I have struggled with writing this post. As I have mentioned in a previous post, I loathe confrontation. When I feel I have offended someone, I become a simpering mess of nerves; anticipating the backlash much like a child anticipates painful injections at the dentist.
From perusing multiple blogs here on WordPress, I have arrived at one obvious conclusion: there are a lot of deeply religious people in the blogosphere. Some of my own followers are faithful Christians and that has been why I have found writing this post so difficult. However, I decided that my atheism forms a pretty sizeable part of who I am and it wouldn’t be very honest of me to neglect discussing it at some stage. Also, I am not ashamed of it. I don’t think I need to conceal it.
I said in a previous post, in passing I might add, that I am not religious. I noticed after writing that post that I lost some followers. This may have been for a different reason (I will admit, I’m kind of annoying), but I would bet my (measly) life-savings that it was because I had offended some of my deeply religious (now ex) followers. The thing is, I am completely tolerant of other people’s beliefs. I support someone’s right to express their religious belief, as long as it does not affect the dignity of someone else. I have many Christian friends and I do not judge them for subscribing to a faith that I have chosen not to. In turn, they remain tolerant of my choice.
If you are reading this, and you have been following my blog for some time, it may change your opinion of me. Perhaps you are a person of faith and you are offended by my views. Perhaps you are a person that I have gotten along with and now you feel differently about me. I hope not. Even though I don’t believe in God, that doesn’t affect your faith, right? It’s a personal choice for me. I don’t have scales, or a tail, or horns and I’m not plotting to take over the world (just yet).
I try to follow an ethical code in life; basically, I try to be kind and just and I don’t intend to cause injury or harm to anyone.
Arriving at my decision to finally admit to myself that I am an atheist was not easy. Firstly, I dislike the word “atheist”. I don’t know why, it just sounds unpleasant but the cap fits me. Secondly, there are a lot of atheists who come across as smug, sanctimonious and downright aggressive (like the YouTube commentator “The Amazing Atheist”, whose points I often largely agree with but who is often utterly detestable). For me, however, my atheism is most unusual when you consider where I came from: a very traditional and conservative Catholic background.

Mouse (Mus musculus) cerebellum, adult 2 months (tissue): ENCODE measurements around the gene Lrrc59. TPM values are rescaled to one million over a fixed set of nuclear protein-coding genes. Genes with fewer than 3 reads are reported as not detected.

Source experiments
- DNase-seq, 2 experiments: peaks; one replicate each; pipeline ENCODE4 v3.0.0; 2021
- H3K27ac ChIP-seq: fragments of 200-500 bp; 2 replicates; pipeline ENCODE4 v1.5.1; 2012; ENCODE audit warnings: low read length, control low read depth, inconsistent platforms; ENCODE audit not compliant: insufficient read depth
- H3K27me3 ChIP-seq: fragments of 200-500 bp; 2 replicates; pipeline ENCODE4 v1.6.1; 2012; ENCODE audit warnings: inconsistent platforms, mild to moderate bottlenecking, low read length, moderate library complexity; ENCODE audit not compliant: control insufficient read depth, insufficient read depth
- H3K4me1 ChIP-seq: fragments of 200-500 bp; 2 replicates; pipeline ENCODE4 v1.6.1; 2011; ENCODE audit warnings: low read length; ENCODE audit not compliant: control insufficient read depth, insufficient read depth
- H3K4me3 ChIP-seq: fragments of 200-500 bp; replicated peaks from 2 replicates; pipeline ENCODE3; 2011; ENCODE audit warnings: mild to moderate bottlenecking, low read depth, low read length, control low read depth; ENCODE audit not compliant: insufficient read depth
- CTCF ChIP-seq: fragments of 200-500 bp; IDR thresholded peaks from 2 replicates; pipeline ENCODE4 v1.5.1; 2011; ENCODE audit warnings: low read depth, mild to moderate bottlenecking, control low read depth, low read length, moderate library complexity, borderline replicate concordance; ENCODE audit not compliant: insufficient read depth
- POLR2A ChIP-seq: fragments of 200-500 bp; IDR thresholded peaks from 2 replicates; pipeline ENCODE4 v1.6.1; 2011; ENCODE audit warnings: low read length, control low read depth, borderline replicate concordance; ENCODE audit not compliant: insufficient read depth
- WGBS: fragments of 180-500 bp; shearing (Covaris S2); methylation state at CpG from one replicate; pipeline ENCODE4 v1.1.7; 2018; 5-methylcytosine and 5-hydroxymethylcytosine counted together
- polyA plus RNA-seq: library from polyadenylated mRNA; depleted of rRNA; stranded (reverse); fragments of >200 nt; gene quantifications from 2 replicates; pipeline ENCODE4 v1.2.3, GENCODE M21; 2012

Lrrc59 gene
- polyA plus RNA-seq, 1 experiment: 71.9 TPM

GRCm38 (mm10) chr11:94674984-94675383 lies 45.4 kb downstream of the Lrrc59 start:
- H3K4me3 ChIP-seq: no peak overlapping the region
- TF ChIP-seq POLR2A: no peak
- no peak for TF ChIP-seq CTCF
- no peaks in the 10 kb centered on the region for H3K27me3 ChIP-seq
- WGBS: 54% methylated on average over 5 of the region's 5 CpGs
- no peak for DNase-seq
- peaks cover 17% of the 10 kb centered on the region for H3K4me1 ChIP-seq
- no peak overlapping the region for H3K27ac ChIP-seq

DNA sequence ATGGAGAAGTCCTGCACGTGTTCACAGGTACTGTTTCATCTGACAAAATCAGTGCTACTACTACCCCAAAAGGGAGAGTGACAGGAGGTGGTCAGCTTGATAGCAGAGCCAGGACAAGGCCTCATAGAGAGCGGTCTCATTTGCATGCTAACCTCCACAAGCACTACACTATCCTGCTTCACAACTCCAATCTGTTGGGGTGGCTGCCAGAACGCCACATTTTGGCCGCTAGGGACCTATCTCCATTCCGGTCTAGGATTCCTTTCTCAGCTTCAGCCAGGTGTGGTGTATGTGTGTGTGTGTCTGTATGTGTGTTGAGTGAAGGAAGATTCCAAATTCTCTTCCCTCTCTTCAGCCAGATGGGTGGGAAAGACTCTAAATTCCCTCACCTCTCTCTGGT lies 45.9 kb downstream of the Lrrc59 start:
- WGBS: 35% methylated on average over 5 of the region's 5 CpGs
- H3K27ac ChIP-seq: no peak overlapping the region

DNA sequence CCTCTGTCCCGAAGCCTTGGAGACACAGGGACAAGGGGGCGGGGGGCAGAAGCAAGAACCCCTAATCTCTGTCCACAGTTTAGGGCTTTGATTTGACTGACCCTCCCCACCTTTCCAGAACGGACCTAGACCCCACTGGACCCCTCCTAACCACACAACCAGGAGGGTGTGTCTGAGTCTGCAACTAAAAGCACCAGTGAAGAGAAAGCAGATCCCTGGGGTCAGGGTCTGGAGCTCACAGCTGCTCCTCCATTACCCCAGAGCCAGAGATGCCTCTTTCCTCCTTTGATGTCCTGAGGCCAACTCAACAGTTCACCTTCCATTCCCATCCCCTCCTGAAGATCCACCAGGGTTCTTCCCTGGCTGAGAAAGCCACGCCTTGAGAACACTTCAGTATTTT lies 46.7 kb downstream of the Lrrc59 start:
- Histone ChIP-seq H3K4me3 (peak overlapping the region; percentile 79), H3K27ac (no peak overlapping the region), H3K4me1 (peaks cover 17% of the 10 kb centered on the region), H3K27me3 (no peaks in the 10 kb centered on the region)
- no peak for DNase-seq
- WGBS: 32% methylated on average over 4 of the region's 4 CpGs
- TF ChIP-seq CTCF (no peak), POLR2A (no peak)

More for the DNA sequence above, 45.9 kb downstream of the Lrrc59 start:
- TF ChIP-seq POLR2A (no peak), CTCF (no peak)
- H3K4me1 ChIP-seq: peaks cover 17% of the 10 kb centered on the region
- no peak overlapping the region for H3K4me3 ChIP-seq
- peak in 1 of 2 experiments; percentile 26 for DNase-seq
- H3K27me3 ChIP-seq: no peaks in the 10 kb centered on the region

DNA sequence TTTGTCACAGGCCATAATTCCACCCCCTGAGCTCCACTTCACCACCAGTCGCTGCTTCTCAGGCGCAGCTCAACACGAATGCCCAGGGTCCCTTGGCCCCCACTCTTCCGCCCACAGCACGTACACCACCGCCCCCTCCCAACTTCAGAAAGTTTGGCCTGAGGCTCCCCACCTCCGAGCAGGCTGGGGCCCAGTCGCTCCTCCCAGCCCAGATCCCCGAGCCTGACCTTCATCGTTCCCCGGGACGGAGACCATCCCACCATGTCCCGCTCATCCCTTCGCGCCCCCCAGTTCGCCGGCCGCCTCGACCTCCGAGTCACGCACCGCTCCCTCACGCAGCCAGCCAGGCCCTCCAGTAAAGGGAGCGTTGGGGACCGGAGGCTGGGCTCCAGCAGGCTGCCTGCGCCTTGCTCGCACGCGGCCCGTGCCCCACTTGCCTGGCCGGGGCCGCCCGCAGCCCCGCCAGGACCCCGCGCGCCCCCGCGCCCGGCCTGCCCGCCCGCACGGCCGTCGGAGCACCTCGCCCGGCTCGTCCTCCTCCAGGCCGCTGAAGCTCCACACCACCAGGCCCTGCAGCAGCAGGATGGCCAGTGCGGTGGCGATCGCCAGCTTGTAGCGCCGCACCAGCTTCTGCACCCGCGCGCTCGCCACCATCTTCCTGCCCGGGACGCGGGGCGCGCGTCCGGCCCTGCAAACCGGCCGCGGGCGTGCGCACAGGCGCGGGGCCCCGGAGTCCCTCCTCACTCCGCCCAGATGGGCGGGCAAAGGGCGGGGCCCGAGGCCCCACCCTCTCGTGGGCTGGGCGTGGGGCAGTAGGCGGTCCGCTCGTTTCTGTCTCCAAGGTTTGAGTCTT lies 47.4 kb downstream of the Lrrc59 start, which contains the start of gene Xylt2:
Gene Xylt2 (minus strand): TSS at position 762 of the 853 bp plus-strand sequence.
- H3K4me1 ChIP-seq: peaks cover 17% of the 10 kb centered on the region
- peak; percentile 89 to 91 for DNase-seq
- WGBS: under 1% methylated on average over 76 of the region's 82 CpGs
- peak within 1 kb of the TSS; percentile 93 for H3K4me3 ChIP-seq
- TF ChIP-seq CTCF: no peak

I grew up in a very small village in the south of Ireland at a time where it was still illegal for a married couple to seek a divorce. My parents, particularly my father, are very devout and conservative Catholics who actually voted ‘no’ to divorce in a subsequent referendum due to their strongly held religious convictions (ironically, they are now separated). In my village, everyone was devoutly Catholic. It was a judgemental place, where there was no room for individuality or uniqueness. One villager came out as gay in his late teens, was disowned by his family and moved to Scotland, never to return. Another villager became pregnant out of wedlock and was thrown out of home. I still remember my parents discussing her “situation” in our kitchen with shock. She was sent to live with relatives miles from home. This was in the 1990s, by the way.
I went on to attend an all girls Catholic school, where religious instructing formed a large part of my timetable. When I qualified as a teacher, I also taught at a similar school where I was expected to uphold the Catholic ethos of the school. I have never been able to admit my atheism in any job I have held, because the vast majority of my colleagues have been religious and many schools in Ireland have a Christian ethos.